Having endured a good lot of acronyms and barbarous phrases, are you ready for plain English? All the sound and fury about ‘renewing the federation’ arrives at this: empty the store, and maybe folks will stop trying to rob it. In other words, the only politically safe government in the 1990s – indeed the only good government – is thought to be no government at all. Ottawa will continue to collect incomes and to hand them over to bankers, bondholders, and Bombardier, but not much else will transpire directly between the feds and citizens. Most activists on the left have yet to grasp what this means for their infamous defence of an interventionist federal government. The fed is no longer in the business of social programs, but it is nonetheless busy. Ottawa’s Canada includes acronyms like the Non-Accelerating-Inflation Rate of Unemployment (NAIRU), the World Trade Organization (WTO), and the Multilateral Agreement on Investment (MAI). Or, in plain English, the private economic interests of investors. It makes me wonder are there any good reasons today not to separate?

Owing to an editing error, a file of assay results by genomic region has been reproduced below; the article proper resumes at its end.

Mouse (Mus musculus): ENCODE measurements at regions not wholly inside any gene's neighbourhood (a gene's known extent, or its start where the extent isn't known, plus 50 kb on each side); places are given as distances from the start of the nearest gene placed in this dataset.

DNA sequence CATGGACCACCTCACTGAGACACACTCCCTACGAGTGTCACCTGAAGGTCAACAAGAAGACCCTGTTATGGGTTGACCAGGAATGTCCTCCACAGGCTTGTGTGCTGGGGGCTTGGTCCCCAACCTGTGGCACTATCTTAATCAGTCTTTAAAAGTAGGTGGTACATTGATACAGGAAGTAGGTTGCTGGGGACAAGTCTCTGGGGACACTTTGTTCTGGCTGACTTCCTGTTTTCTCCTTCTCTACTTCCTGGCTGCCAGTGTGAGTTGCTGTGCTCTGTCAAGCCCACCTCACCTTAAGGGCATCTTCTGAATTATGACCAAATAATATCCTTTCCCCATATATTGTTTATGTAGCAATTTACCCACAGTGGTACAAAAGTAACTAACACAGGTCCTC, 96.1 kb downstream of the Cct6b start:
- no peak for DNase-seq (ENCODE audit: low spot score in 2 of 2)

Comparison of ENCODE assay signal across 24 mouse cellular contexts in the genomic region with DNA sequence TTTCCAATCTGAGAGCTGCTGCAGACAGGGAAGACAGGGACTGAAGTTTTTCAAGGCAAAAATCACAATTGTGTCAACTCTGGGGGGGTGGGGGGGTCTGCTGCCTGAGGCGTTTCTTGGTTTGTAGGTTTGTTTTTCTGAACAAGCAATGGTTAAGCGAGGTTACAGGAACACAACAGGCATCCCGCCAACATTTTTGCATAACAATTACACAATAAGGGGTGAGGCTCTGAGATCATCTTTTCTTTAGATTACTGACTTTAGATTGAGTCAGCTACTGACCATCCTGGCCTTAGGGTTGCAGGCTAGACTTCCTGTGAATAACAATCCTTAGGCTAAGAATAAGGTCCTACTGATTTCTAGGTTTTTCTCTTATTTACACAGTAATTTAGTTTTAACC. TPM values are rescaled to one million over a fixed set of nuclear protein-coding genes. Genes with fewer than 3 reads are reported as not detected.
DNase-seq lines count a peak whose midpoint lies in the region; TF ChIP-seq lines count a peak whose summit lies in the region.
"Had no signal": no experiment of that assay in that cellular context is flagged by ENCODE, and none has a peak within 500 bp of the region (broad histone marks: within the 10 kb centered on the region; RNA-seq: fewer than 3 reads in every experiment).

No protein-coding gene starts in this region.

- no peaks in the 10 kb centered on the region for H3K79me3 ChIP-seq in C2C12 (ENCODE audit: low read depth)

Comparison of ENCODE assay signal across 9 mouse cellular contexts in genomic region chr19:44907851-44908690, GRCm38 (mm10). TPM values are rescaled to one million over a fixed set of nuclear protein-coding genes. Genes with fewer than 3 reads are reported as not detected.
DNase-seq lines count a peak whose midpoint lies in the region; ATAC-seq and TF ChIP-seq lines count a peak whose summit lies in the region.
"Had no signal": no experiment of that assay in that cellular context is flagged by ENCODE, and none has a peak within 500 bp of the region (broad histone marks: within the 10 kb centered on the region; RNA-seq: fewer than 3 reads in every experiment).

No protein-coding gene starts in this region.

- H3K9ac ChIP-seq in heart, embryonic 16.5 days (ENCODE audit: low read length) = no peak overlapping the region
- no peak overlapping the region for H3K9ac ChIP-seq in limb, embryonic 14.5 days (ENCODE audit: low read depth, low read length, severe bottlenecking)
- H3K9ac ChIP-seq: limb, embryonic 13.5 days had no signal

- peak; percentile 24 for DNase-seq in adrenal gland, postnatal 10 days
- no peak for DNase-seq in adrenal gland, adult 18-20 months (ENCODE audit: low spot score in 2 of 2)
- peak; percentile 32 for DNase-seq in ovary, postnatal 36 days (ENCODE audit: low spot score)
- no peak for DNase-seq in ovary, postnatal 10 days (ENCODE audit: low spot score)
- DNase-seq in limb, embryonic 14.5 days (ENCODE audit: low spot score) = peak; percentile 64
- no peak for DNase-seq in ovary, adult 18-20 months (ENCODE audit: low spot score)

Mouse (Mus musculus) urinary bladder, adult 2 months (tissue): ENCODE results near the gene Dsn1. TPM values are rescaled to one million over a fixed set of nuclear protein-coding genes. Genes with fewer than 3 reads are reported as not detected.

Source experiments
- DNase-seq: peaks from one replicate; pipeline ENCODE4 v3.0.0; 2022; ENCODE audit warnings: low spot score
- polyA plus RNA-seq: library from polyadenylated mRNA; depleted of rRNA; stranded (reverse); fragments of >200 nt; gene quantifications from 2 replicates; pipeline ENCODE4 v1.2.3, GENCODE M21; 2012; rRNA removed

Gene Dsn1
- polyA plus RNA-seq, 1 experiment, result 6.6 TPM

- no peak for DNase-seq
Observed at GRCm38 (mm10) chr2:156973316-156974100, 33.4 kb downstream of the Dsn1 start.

Needless to say, each Canadian sees the country differently. For some – those who derive the bulk of their income from investments, for instance – a decentralized, American-styled, free-market, individualistic Canada is an exciting, opportunity-filled prospect. I have expressed my suspicions, but I acknowledge also the attractiveness for many of the competing views. I could be wrong about the political system and about the leaders. I could be wrong about globalization. Most of all, I could be wrong about the future of Canada and Quebec. Regarding my assertion that Canada is ‘US-dominated,’ one could hardly think this a novel claim. Much of what I have stated is old and obvious. Some of it, such as the relevance of the IMF to Canadian politics, wants clarification and substance. Do I believe that Canada is under attack from malignant outside forces? No, I believe rather that Canada is open for business. I do not think that Canada is unique in the world, that it is somehow special, set apart from the other nations. The Canadian way of life is not invulnerable, and yet the threats are domestic. If anything brings Canada down, it will be the notions that democracy is a spectator sport, that citizenship is a piece of paper, that ordinary people are powerless, and that in any case ‘Canadianess’ magically shields one from the disasters which descend upon lesser nations. It is possible, even probable, that Quebec will one day leave Canada. It is possible that Canada as you know it will cease to exist. Perhaps it already has. My Canada, you see, includes these possibilities. [-November 1998.]